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Buying a rebuilt or "salvage title" vehicle isn't something I would do, but my brother has had three of them. He bought them from the same "rebuilder". The first was a two door Ford Escort that he ended up rolling in a curve and that finished the car. The second was a four door Escort. A tin can to be sure, but he and his sons ran it to 132k miles until it finally quit. The third was a Kia Optima that ate front tires every few months because it couldn't be aligned. They ran that one to 140k miles+. I'm sure none of them had functioning air bags, but as a pure dollar proposition, my brother got his money's worth and more.
 

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As someone who has put a Chevy 350 in place of the factory four banger in a 1961 LandRover, I know what it's like to put a square peg in a round hole.

Just the space and lift needed to make room for the components, it wouldn't be very clandestine. hmmm... bah! I'm too old for any new projects like this :crying:
I had a 1964 Landrover 109 with the 4cyl and while it was a dog I can't even imagine trying to put a 350 Chevy engine and drivetrain into the 'rover. That would've been amazing to see. And while it might make it faster those trucks really weren't intended to have anything fast under the hood and the driving experience would still have been noisy just due to the nature of Land Rovers back then. But, I loved ours. It was a beast of a truck. And it was my only other truck I ever owned/drove. (actually was my parents until I "got" it in High school but wasn't really mine I just drove it when I could afford the gas...)

Steve
 

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This was 1982, so memory is a little fuzzy. I do have pics somewhere. Will have to dig through the scrapbooks. I made the adapter plate, which went on the back of the engine to use the original transmission housing. Top end with the 4 cyl was about 50 MPH. I got hold of a factory overdrive, so was able to top it out at about 65 with the 350. It would lift the front wheels.

The nice thing about the Landrover was the 2" axles. We also put a 289 in an old Willy's my friend had. He was forever stripping axles. I never hurt an axle, but I did break a couple of drive shaft u-joints.
 

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In the early 70's I worked in an auto salvage yard and we all did rebuilds on the side. The quality of the rebuilds had a lot to do with the integrity of the person doing them. Some of the cars were right and others were like the animals in Steven King's "Pet Sematary".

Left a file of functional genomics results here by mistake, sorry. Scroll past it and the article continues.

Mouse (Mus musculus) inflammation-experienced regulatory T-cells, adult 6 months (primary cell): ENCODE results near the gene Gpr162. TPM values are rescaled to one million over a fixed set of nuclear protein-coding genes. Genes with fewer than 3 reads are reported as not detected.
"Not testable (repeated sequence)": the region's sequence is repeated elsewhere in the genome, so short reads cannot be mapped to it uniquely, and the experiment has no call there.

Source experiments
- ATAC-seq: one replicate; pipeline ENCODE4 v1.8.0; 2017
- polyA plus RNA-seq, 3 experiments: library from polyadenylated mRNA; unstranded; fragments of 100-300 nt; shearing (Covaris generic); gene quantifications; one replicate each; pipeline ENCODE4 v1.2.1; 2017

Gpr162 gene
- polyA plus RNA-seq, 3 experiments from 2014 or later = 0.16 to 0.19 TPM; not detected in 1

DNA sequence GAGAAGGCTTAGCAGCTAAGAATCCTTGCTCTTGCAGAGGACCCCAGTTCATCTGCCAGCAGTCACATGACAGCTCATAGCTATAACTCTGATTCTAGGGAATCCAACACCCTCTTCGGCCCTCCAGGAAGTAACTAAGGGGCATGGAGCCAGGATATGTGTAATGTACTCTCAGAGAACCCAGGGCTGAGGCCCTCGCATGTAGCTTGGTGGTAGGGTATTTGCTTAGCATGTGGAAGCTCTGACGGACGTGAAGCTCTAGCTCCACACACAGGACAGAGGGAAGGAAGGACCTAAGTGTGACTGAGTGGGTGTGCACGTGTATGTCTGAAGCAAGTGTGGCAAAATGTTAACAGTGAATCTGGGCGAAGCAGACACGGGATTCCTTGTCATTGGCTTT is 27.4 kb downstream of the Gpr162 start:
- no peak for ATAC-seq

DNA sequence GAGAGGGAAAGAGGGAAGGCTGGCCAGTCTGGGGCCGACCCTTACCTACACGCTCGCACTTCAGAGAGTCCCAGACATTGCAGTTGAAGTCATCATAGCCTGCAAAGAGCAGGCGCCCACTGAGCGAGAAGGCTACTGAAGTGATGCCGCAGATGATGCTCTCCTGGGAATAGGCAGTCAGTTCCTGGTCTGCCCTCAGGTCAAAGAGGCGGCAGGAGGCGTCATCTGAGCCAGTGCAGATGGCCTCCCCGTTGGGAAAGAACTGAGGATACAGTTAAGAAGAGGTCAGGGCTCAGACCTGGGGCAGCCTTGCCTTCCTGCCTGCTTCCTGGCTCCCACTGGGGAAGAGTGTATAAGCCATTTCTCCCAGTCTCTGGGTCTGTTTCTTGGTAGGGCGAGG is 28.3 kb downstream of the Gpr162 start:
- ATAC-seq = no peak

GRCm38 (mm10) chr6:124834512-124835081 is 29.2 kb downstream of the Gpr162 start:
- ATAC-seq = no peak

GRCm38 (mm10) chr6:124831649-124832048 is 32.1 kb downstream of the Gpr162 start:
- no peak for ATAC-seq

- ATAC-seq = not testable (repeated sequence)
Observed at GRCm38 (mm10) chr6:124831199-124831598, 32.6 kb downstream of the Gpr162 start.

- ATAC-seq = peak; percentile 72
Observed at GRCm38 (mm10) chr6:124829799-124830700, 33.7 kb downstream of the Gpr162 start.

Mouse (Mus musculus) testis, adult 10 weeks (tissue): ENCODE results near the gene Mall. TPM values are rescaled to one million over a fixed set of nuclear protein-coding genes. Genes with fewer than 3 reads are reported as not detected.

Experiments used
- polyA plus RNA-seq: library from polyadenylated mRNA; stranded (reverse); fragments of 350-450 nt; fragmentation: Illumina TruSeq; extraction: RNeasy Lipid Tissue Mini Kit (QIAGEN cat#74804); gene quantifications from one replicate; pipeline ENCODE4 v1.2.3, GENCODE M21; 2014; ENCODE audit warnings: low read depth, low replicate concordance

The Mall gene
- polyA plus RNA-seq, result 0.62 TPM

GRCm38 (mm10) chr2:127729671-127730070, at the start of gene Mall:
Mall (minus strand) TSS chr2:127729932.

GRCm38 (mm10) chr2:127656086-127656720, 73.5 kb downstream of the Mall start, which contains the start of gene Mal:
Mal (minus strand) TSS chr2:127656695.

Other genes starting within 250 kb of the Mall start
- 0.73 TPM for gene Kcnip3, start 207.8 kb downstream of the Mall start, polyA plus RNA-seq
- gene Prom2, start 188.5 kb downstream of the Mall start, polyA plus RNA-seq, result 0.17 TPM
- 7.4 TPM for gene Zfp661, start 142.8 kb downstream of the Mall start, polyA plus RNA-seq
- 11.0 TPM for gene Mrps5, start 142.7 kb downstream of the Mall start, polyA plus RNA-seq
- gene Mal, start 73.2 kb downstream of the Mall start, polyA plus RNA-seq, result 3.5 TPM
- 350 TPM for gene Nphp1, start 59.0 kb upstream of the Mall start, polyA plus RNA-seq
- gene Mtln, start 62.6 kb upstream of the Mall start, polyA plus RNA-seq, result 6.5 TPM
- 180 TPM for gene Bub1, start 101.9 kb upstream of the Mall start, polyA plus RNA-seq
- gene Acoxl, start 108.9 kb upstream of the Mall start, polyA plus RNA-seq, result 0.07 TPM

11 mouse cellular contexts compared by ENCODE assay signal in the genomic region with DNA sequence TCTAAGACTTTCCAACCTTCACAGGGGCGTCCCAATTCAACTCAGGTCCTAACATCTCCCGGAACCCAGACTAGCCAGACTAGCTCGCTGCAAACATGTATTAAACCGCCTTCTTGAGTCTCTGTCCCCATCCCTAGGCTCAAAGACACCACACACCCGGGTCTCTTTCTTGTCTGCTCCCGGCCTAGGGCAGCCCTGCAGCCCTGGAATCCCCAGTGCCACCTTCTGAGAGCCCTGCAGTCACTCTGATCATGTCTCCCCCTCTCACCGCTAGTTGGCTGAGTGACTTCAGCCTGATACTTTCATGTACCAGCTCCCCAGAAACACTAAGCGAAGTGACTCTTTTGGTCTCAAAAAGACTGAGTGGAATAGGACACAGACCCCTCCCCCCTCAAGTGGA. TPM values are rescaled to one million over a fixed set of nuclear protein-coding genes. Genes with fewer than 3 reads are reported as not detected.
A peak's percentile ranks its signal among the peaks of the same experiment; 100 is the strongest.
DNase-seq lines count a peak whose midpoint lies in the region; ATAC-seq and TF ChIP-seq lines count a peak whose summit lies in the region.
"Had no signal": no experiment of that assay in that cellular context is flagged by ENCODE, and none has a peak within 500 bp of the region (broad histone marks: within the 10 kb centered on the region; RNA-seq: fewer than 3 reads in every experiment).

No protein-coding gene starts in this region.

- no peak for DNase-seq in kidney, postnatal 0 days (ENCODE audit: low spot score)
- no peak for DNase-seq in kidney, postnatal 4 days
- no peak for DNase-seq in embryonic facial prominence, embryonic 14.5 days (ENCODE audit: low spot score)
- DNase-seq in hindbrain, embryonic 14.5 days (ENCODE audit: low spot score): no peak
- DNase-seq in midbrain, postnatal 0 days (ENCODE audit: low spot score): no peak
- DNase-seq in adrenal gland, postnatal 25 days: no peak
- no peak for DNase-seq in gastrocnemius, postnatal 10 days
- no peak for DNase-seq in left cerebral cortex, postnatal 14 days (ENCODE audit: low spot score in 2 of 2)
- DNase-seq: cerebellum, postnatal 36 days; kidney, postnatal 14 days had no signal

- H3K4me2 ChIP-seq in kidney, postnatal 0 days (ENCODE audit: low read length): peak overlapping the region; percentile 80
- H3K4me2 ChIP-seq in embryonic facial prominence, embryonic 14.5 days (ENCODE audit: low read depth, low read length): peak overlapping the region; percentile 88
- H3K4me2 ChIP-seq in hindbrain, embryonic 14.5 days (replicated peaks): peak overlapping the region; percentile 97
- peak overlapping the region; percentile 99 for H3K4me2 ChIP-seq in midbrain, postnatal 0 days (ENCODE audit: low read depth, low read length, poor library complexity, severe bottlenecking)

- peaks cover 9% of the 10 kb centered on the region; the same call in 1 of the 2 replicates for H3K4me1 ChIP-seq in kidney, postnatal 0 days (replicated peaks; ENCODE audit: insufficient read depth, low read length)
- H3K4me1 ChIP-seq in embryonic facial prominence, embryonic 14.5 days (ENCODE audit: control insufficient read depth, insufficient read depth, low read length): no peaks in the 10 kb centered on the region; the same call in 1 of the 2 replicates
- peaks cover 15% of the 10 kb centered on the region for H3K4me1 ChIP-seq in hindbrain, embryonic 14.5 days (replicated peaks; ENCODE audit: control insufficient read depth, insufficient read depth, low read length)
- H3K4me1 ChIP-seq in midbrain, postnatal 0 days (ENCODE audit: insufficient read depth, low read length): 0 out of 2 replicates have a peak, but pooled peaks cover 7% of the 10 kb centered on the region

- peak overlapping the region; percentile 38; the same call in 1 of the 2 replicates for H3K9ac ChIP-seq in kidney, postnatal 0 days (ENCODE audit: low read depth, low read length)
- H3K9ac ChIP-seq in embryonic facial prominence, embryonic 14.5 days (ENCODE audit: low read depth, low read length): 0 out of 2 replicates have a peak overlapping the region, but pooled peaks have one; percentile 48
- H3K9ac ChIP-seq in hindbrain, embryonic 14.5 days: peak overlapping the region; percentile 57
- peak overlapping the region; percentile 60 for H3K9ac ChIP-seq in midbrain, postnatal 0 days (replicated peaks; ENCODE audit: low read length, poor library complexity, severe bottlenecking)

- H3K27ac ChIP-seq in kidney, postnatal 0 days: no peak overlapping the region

I always picked the light insurance hits and used good parts. I also drove them for several months for fun and to make sure they were good. Also I told the people buying them where they came from and priced them accordingly. Most of the guys did too...
 

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I love inspecting vehicles that have been wrecked. Fascinates me at how well modern vehicles protect passengers...a little engineering makes all the difference.

I was on the Copart auto auction website and searched for Honda Ridgeline. Copart is one of the auctions companies that specializes in insurance salvaged vehicles. I was surprised to find five 2017 models listed for auction (one vehicle was just built in December!), but even more surprised that one of the vehicles looks like it could be repaired. I know, I know...there could be hidden damage etc. etc. etc. but still it's an estimated $40k truck. Anyway, more importantly, check out the link to the website and look at the hard hits these vehicles sustained. Other than airbag deployment, the passenger compartments appear intact. Very impressive.

https://www.copart.com/lotSearchResults/?free=true&query=ridgeline&page=1
Sounds like we're driving a pretty safe truck. I really like the functionality of the advanced safety systems.
 

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While salvage vehicles are a greater risk, ultimately these are machines that can be rebuilt over and over. While I hunt for my Ridgeline I still have my 2002 Nissan Frontier that I got when it was 2 years old and a front end wreck. Rebuilt it myself and have driven it for a decade without a problem. Saved myself 12 grand. Now as a 15 year old truck, it having a salvage title will cost me maybe $500 on the sale.